Observe that He says not ‘Receive,’ but “possess,” or “inherit,” as due to you from of old. This “prepared for you from the foundation of the world,” is to be understood as of the foreknowledge of God, with whom things to come are as already done.

The Saints obtain the boon of this heavenly kingdom because, says Jesus, the Judge, “I was an hungred, and ye gave me to eat.” In fact, Our Lord here enumerates six works of mercy which whoso shall study to accomplish shall be entitled to the kingdom prepared for the chosen from the foundation of the world. These are they who are judged on the side of the elect, and who reign; who wash away the stains of their life with tears; who redeem former sins by good deeds following; who, whatever unlawful thing they have at any time done, have covered it from the Judge’s eyes by a cloak of alms. It is from humility that they declare themselves unworthy of any praise for their good deeds, not that they are forgetful of what they have done. “Lord, when saw we thee &c.” They say not because they distrust the Lord’s words, but they are in amaze at so great exaltation, and at the greatness of their own glory; or because the good which they have done will seem to them to be so small according to that of the Apostle, “For the sufferings of this present time are not worthy to be compared to the glory that shall be revealed in us.”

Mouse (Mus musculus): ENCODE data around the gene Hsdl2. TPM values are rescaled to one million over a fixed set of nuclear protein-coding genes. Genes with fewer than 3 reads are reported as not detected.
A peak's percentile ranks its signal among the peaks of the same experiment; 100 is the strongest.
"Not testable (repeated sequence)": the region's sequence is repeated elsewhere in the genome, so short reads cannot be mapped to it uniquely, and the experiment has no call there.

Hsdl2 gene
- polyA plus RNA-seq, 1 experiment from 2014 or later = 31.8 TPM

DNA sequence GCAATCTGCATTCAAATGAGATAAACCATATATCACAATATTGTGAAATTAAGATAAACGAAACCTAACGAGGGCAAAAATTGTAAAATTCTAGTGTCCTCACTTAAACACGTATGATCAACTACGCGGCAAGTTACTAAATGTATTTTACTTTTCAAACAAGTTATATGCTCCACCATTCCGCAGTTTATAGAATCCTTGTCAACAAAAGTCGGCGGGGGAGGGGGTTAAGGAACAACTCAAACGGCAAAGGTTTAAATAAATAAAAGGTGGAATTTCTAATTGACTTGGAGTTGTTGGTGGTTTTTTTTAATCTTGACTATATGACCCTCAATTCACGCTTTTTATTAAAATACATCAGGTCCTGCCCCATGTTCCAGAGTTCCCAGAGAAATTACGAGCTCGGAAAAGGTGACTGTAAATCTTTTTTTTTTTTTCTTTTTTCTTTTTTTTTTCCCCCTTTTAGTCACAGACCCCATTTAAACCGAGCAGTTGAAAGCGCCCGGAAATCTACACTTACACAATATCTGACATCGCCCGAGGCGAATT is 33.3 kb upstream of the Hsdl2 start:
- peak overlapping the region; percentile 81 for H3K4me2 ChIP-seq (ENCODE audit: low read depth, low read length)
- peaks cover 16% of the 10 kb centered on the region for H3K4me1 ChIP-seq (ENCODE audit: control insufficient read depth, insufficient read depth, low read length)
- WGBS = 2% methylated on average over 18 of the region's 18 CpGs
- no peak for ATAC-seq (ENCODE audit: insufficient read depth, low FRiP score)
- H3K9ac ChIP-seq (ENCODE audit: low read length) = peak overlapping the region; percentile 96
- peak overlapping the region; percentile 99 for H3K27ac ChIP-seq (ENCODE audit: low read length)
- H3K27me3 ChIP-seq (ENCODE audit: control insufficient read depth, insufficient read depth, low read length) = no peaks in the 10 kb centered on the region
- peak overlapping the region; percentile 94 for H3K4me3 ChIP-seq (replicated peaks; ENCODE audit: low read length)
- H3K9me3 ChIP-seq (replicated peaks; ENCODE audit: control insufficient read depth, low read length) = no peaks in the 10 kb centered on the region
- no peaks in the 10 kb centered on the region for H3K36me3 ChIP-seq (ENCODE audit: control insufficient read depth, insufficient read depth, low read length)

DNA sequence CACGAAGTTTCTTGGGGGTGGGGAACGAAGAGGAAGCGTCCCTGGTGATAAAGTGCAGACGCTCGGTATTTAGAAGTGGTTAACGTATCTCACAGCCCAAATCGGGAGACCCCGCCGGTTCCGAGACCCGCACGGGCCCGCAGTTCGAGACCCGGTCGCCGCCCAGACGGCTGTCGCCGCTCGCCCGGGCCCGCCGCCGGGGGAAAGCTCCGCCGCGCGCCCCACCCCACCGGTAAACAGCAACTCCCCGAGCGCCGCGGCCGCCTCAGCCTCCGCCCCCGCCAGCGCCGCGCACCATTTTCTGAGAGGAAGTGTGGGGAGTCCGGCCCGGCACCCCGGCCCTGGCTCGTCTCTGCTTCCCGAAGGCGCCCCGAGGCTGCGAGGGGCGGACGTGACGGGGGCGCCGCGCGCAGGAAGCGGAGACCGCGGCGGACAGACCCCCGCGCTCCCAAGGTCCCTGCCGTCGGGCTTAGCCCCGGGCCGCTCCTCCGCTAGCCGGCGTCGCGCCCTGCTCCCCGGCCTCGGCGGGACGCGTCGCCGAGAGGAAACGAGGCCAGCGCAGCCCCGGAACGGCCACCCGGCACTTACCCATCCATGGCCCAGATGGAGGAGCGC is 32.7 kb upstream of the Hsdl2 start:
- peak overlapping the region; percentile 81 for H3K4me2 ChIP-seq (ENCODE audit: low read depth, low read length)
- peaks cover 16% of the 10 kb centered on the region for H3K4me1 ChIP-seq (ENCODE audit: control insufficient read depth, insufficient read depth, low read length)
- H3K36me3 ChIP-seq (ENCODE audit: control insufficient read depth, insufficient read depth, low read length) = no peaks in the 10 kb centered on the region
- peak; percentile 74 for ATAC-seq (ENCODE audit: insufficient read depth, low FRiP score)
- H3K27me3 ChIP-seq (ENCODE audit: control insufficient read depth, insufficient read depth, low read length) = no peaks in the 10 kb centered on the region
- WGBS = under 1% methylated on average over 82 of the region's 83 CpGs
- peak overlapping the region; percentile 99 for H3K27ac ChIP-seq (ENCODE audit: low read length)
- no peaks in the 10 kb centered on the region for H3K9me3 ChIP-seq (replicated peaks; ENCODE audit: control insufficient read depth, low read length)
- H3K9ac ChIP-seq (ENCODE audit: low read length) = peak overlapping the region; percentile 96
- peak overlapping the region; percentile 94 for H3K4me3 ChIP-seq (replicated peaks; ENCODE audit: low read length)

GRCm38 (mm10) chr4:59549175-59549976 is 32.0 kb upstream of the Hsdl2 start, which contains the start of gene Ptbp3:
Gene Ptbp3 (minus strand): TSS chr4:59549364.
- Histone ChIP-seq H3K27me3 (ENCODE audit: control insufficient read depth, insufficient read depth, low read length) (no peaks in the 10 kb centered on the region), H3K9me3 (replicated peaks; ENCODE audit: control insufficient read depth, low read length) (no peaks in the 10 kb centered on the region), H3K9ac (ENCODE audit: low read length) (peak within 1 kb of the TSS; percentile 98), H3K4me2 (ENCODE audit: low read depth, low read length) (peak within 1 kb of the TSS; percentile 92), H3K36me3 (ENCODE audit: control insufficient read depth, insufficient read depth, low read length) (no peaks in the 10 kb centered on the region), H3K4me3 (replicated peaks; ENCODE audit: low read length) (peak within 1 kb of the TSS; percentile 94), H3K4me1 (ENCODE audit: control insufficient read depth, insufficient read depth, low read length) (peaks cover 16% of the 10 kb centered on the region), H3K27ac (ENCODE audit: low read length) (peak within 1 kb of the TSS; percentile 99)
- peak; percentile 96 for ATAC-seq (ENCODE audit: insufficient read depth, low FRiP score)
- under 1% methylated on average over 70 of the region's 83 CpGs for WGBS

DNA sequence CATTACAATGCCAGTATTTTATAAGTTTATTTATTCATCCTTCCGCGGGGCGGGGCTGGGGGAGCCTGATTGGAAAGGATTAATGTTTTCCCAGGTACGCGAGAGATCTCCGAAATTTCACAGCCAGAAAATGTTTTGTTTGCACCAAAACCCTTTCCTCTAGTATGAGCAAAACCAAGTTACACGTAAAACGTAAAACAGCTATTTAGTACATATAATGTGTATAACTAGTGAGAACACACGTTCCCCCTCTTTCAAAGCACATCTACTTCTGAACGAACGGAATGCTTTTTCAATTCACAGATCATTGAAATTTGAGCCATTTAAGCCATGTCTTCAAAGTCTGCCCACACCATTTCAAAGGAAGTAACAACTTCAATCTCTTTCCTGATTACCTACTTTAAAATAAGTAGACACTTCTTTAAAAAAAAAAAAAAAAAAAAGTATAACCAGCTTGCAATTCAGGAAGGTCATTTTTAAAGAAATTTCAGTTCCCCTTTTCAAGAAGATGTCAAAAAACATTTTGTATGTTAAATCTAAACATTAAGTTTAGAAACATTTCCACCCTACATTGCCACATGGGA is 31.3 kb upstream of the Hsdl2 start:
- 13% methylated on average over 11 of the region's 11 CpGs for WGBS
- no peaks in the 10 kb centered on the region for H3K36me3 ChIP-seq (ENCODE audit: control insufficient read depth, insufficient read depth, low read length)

It is Christ in every poor man whom we feed when he is hungry, or give drink to when he is thirsty, and so of other things; but when He says, “In that ye have done it to one of the least of these my brethren,” He seems to me not to speak of the poor generally, but of the poor in spirit, those to whom He pointed and said, “Whosoever shall do the will of my Father which is in heaven, the same is my brother.”Yet if they are His brethren, why does He call them “the least?” Because they are lowly, poor, and outcast. By these He means not only the monks who have retired to the mountains, but every believer though he should be secular, though an hungred, or the like, yet He would have him obtain merciful succours, for baptism and communication of the Divine mysteries makes him a brother.